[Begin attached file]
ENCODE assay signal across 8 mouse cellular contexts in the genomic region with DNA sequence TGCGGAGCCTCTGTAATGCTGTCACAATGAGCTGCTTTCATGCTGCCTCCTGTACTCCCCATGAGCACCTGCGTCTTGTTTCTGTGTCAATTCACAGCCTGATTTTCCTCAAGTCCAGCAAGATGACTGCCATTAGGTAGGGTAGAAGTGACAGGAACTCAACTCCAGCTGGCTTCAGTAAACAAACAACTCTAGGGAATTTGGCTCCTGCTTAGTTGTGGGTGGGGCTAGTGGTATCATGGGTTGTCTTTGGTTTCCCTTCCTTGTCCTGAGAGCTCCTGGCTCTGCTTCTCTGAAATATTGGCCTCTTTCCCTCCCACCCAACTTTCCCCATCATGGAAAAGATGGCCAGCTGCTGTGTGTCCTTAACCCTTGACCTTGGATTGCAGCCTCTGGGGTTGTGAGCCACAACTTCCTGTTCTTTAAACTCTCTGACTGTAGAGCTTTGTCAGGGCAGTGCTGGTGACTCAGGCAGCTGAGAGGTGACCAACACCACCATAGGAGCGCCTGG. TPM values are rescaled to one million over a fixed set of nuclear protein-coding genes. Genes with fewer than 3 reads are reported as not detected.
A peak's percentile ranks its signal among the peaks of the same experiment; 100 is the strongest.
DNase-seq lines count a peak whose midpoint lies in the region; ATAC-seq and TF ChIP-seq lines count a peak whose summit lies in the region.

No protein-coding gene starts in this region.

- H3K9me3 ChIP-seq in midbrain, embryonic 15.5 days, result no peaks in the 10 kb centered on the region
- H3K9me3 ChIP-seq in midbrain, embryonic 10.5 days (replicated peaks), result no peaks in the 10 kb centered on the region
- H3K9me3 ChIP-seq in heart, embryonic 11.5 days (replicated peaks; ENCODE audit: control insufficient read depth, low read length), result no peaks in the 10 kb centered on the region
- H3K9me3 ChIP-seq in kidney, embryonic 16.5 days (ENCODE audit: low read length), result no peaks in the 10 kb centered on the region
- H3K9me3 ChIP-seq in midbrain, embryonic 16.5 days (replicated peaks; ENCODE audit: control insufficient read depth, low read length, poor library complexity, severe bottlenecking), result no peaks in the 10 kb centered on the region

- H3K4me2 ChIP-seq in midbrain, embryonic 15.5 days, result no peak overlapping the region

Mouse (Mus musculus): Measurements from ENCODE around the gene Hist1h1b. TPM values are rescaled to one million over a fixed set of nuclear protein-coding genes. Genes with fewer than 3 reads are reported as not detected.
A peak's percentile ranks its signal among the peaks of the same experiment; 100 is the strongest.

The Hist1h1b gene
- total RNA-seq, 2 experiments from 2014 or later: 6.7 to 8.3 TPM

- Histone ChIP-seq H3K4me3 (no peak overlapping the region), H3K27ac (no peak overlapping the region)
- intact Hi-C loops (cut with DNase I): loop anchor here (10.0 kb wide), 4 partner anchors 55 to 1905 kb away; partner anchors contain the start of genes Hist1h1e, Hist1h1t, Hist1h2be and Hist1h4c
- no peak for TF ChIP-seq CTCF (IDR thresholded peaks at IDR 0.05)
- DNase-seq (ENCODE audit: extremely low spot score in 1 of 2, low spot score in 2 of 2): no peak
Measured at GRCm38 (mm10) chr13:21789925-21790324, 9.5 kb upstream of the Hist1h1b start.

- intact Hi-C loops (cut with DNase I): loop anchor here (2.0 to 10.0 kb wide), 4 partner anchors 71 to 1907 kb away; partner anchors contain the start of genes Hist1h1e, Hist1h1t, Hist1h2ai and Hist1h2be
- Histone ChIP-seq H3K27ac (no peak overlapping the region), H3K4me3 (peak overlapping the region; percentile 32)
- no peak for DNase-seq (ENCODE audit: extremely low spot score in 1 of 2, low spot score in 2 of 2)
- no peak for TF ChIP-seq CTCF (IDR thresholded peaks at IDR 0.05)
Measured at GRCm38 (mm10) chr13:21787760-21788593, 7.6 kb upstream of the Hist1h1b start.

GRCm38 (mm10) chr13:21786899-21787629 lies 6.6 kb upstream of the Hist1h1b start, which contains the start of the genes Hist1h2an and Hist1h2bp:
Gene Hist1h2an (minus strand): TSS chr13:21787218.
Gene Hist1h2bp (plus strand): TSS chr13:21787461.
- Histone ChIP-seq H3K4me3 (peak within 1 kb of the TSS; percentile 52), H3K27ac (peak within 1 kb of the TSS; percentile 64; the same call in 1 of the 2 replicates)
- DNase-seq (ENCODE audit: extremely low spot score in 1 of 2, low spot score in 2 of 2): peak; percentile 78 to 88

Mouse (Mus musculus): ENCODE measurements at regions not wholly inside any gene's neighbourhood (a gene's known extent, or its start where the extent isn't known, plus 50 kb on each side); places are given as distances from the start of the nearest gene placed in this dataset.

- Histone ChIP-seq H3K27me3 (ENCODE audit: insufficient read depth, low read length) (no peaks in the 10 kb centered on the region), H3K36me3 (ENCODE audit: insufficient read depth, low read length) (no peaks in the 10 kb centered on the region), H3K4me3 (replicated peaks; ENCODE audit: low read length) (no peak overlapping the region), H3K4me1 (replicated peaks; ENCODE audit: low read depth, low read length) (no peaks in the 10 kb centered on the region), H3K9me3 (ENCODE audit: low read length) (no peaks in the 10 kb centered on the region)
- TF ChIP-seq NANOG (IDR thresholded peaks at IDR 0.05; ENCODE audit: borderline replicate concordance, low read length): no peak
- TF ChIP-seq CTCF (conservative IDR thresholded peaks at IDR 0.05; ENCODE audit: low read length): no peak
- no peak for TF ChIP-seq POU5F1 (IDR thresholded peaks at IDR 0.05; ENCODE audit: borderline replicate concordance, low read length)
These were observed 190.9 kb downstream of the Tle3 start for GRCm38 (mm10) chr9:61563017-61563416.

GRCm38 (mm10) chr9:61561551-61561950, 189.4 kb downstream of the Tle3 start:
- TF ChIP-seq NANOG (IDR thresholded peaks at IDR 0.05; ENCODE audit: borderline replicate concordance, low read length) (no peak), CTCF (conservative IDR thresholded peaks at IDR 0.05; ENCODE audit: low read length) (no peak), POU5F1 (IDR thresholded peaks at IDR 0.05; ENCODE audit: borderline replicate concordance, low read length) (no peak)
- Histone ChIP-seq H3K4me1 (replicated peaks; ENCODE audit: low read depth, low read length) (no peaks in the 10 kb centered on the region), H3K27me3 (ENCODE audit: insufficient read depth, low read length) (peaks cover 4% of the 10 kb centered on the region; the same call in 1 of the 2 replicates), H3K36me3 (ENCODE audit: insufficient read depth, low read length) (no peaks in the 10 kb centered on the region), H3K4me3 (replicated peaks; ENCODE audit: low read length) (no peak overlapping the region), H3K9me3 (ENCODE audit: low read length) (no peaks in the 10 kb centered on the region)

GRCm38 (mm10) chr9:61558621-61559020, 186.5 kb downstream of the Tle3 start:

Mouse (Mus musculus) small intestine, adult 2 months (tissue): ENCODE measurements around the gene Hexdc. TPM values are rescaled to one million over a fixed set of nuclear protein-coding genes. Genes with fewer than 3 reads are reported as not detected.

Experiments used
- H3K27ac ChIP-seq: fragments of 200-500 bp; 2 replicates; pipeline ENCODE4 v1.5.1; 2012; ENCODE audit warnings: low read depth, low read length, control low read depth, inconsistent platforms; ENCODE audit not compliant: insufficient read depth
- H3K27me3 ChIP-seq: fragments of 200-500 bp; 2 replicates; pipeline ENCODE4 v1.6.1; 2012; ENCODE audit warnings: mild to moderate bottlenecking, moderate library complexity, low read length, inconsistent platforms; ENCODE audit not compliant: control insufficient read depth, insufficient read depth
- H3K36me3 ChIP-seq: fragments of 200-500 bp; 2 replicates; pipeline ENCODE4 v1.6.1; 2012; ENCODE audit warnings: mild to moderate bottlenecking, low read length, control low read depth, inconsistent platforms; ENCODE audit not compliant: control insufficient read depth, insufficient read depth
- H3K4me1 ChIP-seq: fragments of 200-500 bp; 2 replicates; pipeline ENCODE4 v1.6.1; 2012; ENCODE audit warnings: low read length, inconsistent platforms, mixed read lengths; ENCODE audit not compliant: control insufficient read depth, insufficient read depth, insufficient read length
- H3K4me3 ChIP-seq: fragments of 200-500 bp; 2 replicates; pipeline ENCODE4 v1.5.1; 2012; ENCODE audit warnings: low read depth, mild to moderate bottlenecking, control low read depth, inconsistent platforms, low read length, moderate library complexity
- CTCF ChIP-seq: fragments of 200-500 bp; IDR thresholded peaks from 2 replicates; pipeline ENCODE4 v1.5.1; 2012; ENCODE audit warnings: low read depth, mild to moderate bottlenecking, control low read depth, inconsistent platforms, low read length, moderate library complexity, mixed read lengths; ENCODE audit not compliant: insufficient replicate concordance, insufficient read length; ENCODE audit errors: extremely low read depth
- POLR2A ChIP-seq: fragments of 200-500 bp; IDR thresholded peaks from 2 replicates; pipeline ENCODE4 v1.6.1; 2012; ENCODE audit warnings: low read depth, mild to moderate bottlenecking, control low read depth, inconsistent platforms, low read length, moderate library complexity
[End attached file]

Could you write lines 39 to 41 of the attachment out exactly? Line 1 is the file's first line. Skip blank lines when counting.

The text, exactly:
GRCm38 (mm10) chr9:61558621-61559020, 186.5 kb downstream of the Tle3 start:

Mouse (Mus musculus) small intestine, adult 2 months (tissue): ENCODE measurements around the gene Hexdc. TPM values are rescaled to one million over a fixed set of nuclear protein-coding genes. Genes with fewer than 3 reads are reported as not detected.

Experiments used